Tampa PD issues cyber security warning after arrest

Posted at 4:06 AM, Apr 06, 2017

54-year-old Mitchell Riggs, from Bradenton, is behind bars. The Tampa Police Department says he attempted to lure a 13-year-old girl for sex.

"I think it speaks to the level of sickness and depravity of the offender. It's not hard to find a predator," said Darren Jenne, an officer in the internet crimes against children division of the Tampa PD.

Jenne says they found Riggs in a chat room in March and began exchanging text messages with him where they say he described in explicit detail what he wanted to do which included sex and drugs at a nearby hotel. A background check on Riggs showed minor traffic citations but Jenne thinks there is more to his story.

"Statistics show that even amongst sex offenders, they've normally committed between 20 and 40 offenses before they are even caught the first time," he said.

One reason Jenne thinks parents need to pay attention to their kids and what they're doing is that even the best children are vulnerable and curious.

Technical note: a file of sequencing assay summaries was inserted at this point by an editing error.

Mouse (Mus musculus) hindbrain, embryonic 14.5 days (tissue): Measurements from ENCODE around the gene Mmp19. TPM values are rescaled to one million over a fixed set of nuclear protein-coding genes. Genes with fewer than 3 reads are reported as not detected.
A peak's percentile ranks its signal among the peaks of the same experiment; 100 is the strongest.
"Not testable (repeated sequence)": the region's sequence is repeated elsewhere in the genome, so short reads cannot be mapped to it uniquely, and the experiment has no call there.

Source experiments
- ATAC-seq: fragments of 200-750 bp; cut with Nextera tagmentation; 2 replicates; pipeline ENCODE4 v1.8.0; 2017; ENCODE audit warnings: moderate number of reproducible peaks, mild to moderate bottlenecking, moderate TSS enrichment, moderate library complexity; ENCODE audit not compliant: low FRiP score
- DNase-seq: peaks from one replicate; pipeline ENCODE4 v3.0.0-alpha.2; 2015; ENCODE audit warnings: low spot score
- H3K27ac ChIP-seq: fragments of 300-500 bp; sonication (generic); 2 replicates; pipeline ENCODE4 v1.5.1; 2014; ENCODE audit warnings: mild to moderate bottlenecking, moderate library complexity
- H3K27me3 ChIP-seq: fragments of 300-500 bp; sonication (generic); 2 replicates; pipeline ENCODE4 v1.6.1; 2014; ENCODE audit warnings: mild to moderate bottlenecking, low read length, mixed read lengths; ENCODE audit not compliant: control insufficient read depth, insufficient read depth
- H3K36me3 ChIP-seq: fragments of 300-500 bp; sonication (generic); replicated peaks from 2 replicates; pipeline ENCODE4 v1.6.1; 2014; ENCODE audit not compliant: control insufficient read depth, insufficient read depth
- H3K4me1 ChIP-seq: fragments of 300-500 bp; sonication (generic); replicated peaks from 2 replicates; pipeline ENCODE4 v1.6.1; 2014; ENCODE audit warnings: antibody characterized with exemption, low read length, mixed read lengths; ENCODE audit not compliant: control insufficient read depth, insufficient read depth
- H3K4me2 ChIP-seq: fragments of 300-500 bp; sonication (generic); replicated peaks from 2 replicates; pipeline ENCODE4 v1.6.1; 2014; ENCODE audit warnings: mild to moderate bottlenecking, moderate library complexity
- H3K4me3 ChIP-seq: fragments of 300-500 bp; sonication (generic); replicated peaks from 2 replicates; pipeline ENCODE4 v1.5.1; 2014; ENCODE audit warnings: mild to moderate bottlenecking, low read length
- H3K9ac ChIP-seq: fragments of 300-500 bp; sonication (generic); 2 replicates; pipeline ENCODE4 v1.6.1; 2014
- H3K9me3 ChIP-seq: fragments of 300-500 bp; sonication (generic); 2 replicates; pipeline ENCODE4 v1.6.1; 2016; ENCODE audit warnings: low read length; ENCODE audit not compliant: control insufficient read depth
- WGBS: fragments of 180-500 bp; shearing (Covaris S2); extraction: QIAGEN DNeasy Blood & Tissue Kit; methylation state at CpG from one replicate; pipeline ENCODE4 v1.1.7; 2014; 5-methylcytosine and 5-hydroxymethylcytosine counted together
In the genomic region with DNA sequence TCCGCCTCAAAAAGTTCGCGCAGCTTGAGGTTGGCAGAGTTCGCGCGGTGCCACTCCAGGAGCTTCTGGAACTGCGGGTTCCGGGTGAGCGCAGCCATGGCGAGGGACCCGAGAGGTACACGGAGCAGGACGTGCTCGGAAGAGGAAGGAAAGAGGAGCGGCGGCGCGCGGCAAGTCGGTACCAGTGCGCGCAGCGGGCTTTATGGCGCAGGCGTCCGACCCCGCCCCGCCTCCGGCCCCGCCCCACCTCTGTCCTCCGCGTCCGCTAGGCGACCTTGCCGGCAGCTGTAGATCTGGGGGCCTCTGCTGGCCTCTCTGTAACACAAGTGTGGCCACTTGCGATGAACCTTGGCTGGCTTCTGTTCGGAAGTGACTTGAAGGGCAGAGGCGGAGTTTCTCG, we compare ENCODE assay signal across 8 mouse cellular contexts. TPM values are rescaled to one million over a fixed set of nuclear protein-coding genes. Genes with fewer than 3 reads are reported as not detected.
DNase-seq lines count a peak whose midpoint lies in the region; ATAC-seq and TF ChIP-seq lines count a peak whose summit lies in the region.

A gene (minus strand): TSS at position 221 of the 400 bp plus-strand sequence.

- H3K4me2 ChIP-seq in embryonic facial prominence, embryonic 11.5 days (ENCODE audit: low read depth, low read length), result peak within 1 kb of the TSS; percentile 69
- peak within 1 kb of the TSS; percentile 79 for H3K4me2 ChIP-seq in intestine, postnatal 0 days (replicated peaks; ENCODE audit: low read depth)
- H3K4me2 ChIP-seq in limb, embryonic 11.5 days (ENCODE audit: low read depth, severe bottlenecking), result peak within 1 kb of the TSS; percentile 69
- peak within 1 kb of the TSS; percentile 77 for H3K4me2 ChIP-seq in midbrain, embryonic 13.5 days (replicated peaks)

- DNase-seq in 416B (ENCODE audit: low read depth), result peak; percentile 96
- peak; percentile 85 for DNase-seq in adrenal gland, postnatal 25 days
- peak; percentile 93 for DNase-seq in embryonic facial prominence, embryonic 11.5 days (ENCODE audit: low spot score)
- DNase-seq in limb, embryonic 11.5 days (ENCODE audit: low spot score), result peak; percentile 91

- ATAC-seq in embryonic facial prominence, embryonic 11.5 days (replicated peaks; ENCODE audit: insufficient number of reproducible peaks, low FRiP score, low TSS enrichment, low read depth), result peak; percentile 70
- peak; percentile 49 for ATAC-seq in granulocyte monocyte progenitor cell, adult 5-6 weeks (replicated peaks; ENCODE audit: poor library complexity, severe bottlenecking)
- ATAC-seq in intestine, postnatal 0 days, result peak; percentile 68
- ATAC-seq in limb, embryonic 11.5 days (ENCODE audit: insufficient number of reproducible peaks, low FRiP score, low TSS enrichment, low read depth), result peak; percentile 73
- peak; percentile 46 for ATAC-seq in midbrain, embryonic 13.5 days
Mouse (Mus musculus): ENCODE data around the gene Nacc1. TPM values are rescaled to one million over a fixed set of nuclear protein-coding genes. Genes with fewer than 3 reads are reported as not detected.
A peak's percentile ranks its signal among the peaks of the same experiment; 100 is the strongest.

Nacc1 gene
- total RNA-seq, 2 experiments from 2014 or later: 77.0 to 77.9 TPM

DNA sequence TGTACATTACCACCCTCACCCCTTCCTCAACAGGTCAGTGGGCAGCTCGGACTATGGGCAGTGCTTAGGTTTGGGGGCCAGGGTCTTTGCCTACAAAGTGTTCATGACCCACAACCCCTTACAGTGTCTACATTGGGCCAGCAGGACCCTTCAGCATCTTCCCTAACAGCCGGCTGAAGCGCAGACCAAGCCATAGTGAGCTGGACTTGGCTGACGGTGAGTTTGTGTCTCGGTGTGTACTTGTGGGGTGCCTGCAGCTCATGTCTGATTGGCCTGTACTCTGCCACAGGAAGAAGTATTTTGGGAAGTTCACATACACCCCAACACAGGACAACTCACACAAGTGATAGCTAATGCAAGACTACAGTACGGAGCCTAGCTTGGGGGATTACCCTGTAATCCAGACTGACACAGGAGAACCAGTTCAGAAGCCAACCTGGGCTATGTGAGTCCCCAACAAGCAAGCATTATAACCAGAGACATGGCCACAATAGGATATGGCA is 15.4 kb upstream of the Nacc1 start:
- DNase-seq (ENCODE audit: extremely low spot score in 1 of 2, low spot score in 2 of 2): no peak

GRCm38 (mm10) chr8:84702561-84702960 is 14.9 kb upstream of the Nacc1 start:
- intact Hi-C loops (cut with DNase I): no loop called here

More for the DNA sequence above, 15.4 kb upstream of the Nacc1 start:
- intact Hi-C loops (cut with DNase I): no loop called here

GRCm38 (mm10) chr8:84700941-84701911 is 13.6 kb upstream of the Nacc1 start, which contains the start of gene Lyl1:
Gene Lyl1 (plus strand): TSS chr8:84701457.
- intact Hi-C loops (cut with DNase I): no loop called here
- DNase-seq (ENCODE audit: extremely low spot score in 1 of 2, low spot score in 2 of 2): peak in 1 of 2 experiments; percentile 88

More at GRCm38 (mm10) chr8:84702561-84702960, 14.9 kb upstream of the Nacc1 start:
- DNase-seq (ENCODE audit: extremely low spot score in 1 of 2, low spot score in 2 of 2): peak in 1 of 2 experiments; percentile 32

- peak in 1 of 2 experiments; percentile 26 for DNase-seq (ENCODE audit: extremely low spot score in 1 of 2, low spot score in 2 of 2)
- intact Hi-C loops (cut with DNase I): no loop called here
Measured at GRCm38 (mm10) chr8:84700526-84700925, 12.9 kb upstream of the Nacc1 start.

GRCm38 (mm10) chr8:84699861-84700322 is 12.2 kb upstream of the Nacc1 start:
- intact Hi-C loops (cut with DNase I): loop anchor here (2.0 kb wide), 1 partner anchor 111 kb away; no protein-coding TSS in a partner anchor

Jenne pointed out an app on phones and tablets that can secretly store video and pictures - one that looks like a calculator but when you open it and put in a certain code it reveals the hidden information.

iPhone users can enable settings that will block your child from installing apps. You can also check your iTunes account to approve each purchase.

  • Go to Settings, then General, Then Restrictions and then Enable Password. Choose which options you want.
  • You can choose just how secure you want your child’s phone to be.

Android users:

  • Open the play store.
  • Find the menu and choose settings.
  • Choose Require authentication for purchases.
  • You can also disable third-party apps

We found plenty of apps that will take a look at what’s on your child’s phone, too. Net Nanny and WebProtectMe are a few.

What apps do you need to look for?

  • App lock
  • App Defender
  • Privacy Manager
  • Privacy Master
  • Poof
  • Vaulty
  • Hide It Pro

But experts say you should also check your child’s phone regularly. Look out for apps that you don’t recognize and do your own research on them.

Jenne says kids are smart and will be exposed to obscene things which is why talking to them can go a long way.

"Explain to them who might they encounter and the types of things that they might ask," he says. "So they know the type of question that should trigger notify mom and dad."